More than three months ago, Microsoft agreed to buy professional networking platform LinkedIn for $196 a share, in an all-cash deal worth a total of $26.2 billion. However, before the deal goes through, it has to obtain antitrust approval from the EU in the coming weeks. Now, Salesforce, which lost in the bidding process, is urging the EU to probe the deal, claiming that it threatens competition and innovation.
Burke Norton, Salesforce's chief legal officer, said that:
By gaining ownership of LinkedIn's unique dataset of over 450 million professionals in more than 200 countries, Microsoft will be able to deny competitors access to that data, and in doing so obtain an unfair competitive advantage.
[...] Salesforce believes this raises significant antitrust and data privacy issues that need to be fully scrutinized by competition and data privacy authorities in the United States and in the European Union.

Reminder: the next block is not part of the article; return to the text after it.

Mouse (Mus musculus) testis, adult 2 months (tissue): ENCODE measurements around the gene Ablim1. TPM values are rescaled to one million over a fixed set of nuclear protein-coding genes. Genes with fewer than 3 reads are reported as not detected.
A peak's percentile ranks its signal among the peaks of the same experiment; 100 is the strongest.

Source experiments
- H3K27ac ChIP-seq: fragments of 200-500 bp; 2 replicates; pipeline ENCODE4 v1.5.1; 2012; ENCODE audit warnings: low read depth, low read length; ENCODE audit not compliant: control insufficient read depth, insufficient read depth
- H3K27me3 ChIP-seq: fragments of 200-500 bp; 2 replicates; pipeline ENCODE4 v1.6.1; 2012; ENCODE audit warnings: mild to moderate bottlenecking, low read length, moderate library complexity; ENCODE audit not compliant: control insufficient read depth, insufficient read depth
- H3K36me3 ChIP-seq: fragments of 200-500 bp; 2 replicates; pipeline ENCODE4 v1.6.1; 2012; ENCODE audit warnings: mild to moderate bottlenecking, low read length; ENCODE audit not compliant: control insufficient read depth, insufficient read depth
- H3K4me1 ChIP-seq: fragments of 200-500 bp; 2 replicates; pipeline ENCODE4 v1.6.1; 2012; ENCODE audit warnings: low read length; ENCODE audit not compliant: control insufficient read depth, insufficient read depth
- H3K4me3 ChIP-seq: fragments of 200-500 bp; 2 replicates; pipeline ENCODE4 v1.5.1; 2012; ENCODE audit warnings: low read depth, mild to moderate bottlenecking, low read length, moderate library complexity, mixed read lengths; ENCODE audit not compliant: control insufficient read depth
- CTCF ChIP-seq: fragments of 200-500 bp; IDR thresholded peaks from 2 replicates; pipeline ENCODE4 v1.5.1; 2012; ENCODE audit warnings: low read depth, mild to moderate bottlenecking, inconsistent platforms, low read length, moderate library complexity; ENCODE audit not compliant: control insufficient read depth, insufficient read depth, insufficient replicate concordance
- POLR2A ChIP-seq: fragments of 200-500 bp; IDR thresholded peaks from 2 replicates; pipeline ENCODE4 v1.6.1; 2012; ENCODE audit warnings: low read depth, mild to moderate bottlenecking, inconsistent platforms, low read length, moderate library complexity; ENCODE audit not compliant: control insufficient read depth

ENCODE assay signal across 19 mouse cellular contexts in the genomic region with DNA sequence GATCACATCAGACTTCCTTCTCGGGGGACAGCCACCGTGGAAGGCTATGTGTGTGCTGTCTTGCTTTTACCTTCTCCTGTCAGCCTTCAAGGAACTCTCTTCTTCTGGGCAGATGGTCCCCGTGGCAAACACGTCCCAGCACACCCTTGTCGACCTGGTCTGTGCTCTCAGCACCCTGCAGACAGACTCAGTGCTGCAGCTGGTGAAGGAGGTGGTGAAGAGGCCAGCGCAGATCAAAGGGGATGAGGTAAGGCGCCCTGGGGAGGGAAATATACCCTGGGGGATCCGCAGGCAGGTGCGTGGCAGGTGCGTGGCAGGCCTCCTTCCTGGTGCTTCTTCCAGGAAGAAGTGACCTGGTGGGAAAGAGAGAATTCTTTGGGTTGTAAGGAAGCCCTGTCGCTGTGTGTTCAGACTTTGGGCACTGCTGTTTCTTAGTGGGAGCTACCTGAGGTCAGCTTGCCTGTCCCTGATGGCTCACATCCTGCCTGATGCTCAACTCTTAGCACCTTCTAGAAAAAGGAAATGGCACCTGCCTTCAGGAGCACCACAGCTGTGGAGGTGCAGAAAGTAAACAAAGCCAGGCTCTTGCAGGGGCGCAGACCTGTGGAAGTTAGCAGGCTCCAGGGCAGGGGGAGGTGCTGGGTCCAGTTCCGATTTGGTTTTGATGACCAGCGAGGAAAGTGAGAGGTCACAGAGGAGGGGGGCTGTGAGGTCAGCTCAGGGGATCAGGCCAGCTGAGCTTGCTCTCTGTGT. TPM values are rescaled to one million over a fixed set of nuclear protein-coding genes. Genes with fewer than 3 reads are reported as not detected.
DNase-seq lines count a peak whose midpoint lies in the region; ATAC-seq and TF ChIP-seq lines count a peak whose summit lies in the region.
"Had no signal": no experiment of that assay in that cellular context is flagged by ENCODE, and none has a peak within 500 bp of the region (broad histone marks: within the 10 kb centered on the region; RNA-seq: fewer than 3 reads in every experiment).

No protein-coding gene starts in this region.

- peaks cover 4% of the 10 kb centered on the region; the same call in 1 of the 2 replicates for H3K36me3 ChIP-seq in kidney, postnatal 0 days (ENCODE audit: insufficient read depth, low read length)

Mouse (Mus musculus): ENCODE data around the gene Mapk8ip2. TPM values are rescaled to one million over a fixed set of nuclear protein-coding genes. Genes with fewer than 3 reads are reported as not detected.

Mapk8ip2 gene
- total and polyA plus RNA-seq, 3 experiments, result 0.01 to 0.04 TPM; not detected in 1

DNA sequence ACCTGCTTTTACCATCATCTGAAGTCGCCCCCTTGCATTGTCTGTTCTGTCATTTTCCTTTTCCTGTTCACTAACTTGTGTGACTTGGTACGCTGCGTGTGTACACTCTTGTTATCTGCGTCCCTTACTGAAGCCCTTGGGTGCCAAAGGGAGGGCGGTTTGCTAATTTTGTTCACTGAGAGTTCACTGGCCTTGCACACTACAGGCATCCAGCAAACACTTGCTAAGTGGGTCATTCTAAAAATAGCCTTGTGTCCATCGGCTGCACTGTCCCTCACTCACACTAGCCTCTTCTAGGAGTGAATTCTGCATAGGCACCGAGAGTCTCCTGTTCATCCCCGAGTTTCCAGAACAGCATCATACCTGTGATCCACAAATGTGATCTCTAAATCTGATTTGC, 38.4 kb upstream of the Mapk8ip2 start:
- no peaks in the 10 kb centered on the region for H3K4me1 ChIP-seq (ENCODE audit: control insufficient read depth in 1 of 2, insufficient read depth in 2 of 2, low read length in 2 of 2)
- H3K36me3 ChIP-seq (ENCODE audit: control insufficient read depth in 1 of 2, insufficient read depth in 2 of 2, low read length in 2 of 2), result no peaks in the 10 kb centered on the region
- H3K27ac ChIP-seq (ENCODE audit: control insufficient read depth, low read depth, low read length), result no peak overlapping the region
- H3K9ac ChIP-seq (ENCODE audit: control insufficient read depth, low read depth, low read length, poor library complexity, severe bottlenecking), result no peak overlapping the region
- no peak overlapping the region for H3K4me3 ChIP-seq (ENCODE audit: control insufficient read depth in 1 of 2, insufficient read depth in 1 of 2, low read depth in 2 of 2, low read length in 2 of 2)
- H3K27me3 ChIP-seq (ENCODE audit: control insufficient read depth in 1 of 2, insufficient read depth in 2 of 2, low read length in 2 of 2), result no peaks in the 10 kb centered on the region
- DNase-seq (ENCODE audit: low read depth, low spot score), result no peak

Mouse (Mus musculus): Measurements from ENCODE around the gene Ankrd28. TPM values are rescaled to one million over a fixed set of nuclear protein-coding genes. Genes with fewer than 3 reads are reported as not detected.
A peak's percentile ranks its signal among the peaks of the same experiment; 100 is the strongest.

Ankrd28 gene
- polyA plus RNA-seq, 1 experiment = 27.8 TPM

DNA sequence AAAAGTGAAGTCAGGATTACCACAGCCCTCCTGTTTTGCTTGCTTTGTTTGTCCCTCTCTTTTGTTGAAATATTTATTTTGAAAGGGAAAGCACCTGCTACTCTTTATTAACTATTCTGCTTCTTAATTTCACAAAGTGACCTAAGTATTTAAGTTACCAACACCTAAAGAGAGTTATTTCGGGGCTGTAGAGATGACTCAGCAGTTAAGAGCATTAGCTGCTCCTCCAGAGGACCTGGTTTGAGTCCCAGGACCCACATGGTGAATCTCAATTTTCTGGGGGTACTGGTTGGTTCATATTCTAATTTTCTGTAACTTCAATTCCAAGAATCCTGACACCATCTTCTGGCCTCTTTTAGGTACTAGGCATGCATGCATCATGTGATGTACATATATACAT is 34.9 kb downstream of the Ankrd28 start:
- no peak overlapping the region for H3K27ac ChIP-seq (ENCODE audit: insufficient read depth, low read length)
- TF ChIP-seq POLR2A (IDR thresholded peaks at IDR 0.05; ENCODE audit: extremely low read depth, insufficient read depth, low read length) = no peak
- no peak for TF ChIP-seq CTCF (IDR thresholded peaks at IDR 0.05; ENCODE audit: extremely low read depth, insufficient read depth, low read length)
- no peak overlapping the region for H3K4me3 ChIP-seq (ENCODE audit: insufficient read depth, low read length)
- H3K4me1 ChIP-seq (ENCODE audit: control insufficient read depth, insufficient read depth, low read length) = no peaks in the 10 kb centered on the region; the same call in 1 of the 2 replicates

In response, Microsoft's president Brad Smith has dismissed Salesforce's claims, stating that the deal has already been cleared to close in the United States, Brazil and Canada. He also said that Microsoft is working to bring competitive prices to CRM markets in which Salesforce is charging customers higher prices.
Microsoft bid $26.2 billion for the acquisition of LinkedIn for a number of reasons, which you can read about in detail here. It is also important to note the EU's preliminary review of merger deals lasts 25 working days, however, it can be extended by about four months if there are serious concerns.